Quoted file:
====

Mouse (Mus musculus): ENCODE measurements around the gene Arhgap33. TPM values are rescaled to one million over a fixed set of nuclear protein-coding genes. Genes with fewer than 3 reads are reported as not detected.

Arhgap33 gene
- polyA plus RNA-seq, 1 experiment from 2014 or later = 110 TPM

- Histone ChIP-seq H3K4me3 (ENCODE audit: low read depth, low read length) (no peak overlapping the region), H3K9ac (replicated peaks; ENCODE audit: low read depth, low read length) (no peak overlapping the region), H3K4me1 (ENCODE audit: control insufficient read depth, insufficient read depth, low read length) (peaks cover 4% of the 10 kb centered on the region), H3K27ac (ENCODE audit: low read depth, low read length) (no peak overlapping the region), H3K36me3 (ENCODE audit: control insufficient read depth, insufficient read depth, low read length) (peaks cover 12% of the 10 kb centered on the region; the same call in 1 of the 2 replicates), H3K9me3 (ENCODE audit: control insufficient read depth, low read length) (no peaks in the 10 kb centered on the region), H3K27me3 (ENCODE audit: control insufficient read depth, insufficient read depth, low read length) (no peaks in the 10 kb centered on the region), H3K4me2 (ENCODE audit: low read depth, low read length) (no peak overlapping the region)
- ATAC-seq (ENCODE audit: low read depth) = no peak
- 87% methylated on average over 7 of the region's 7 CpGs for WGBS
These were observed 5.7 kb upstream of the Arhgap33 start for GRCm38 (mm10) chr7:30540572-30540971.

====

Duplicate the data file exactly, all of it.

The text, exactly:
Mouse (Mus musculus): ENCODE measurements around the gene Arhgap33. TPM values are rescaled to one million over a fixed set of nuclear protein-coding genes. Genes with fewer than 3 reads are reported as not detected.

Arhgap33 gene
- polyA plus RNA-seq, 1 experiment from 2014 or later = 110 TPM

- Histone ChIP-seq H3K4me3 (ENCODE audit: low read depth, low read length) (no peak overlapping the region), H3K9ac (replicated peaks; ENCODE audit: low read depth, low read length) (no peak overlapping the region), H3K4me1 (ENCODE audit: control insufficient read depth, insufficient read depth, low read length) (peaks cover 4% of the 10 kb centered on the region), H3K27ac (ENCODE audit: low read depth, low read length) (no peak overlapping the region), H3K36me3 (ENCODE audit: control insufficient read depth, insufficient read depth, low read length) (peaks cover 12% of the 10 kb centered on the region; the same call in 1 of the 2 replicates), H3K9me3 (ENCODE audit: control insufficient read depth, low read length) (no peaks in the 10 kb centered on the region), H3K27me3 (ENCODE audit: control insufficient read depth, insufficient read depth, low read length) (no peaks in the 10 kb centered on the region), H3K4me2 (ENCODE audit: low read depth, low read length) (no peak overlapping the region)
- ATAC-seq (ENCODE audit: low read depth) = no peak
- 87% methylated on average over 7 of the region's 7 CpGs for WGBS
These were observed 5.7 kb upstream of the Arhgap33 start for GRCm38 (mm10) chr7:30540572-30540971.